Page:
Students Pan a Dancing Ban

In the fall of 1957, North Carolina’s State Baptist Convention upheld a 1937 ruling prohibiting dancing on the campus of Wake Forest. After burning Convention president Reverend J.C. Canipe in effigy, the entire student body staged a walkout during the next morning’s mandatory service at Wait Chapel. Nearly two thousand students bunny hopped across campus, dancing well into the night. The protest attracted the attention of Life Magazine, who published an impressive spread on the conflict, quoting an anti-dance delegate as saying, “Dancing deteriorates the spiritual atmosphere, wherever it takes place,” and campus sweetheart/baton operator Linda Kinlaw as saying, “The riot was more fun than a panty raid.”

“That Greenville Sound”

Pitt Records was the house label for Roy Matthews’ Pitt Sound Studio, located in Greenville, North Carolina (in Pitt County, consequently). Fans of typographical errors can relish the Southern Spiritual’s possessive properties or the gripping case of Want v. Won’t, while gospel fans are encouraged to suspend their grammatical standards and enjoy this optimistic ditty.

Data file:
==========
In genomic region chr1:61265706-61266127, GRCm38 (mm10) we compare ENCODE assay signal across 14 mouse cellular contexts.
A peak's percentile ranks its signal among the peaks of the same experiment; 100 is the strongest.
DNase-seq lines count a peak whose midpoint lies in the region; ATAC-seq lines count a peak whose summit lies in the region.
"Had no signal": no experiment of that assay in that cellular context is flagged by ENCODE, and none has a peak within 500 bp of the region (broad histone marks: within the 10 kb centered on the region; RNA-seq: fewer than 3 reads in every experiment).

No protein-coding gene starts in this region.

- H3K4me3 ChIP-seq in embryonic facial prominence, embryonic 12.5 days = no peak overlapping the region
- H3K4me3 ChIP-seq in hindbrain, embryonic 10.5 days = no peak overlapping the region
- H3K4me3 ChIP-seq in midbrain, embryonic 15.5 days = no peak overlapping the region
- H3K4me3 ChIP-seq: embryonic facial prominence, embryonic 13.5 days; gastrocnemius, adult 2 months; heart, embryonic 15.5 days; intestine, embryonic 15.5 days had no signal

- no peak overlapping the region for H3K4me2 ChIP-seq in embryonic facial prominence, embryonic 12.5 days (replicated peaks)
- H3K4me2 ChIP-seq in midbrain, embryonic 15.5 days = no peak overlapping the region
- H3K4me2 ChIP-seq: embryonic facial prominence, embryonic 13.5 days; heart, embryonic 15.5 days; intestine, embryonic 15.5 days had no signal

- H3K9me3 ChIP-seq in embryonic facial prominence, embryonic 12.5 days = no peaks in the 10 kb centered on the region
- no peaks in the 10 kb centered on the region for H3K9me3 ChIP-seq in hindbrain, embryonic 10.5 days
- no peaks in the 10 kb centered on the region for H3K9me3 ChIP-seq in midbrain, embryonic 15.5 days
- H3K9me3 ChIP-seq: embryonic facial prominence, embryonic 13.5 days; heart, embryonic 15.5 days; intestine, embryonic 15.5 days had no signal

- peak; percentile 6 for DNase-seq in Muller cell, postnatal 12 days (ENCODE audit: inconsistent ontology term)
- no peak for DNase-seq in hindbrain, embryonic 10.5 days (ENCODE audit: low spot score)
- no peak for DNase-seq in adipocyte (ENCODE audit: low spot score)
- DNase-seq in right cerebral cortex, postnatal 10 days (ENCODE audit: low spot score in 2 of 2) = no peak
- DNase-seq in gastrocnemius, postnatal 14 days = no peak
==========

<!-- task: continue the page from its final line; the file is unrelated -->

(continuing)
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“It Want Be This Way (Always)” by Robert Fuller and the Southern Spiritual’s

Carolina Soul “Thursday Night Feature” on WXYC 89.3 FM

I’ve just completed my 8th Annual Carolina Soul “Thursday Night Feature” on WXYC 89.3 FM in Chapel Hill, North Carolina. The program is available for download below, in two parts, and the playlist, annotated with links for further reading, follows.

Part 1 features ‘60s and ‘70s soul and funk selections, most with dance beats:

Part 2 features ‘70s and ‘80s love ballads, a couple of slow cuts that defy categorization, and even a little soulful gospel for good measure:



Harold Dickey and The Passions “She Was Always Around” (Prescot) Further reading.